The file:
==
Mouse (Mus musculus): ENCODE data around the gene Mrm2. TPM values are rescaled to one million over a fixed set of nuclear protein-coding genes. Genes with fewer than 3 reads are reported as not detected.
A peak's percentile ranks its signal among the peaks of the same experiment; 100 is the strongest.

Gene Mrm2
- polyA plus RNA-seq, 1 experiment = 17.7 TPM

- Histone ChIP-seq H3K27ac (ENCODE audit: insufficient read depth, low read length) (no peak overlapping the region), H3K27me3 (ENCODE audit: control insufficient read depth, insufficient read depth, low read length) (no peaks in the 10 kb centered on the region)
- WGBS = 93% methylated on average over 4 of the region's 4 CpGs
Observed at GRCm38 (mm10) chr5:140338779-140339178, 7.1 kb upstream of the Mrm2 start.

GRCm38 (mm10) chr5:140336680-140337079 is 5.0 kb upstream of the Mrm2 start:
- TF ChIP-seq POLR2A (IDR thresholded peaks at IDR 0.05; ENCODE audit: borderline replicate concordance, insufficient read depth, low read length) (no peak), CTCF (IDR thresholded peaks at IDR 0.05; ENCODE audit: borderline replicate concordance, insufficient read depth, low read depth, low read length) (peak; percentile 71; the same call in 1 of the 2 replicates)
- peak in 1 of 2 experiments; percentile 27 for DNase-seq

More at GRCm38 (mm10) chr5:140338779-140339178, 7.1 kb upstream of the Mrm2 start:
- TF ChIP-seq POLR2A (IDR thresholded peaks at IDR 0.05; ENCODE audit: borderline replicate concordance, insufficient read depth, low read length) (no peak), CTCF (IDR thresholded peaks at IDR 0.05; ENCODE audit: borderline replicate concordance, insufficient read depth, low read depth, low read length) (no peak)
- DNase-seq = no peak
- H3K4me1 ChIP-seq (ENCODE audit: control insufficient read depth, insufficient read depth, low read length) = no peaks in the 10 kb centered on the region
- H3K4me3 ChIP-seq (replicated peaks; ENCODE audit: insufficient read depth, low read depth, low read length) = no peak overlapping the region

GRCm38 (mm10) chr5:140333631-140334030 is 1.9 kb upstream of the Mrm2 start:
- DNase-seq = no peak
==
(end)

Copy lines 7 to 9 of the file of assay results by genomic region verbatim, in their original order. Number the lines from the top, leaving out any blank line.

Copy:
Observed at GRCm38 (mm10) chr5:140338779-140339178, 7.1 kb upstream of the Mrm2 start.

GRCm38 (mm10) chr5:140336680-140337079 is 5.0 kb upstream of the Mrm2 start:
- TF ChIP-seq POLR2A (IDR thresholded peaks at IDR 0.05; ENCODE audit: borderline replicate concordance, insufficient read depth, low read length) (no peak), CTCF (IDR thresholded peaks at IDR 0.05; ENCODE audit: borderline replicate concordance, insufficient read depth, low read depth, low read length) (peak; percentile 71; the same call in 1 of the 2 replicates)